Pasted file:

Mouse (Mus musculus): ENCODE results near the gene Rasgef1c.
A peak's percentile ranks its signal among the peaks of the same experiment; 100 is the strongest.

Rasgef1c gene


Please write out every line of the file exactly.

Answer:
Mouse (Mus musculus): ENCODE results near the gene Rasgef1c.
A peak's percentile ranks its signal among the peaks of the same experiment; 100 is the strongest.

Rasgef1c gene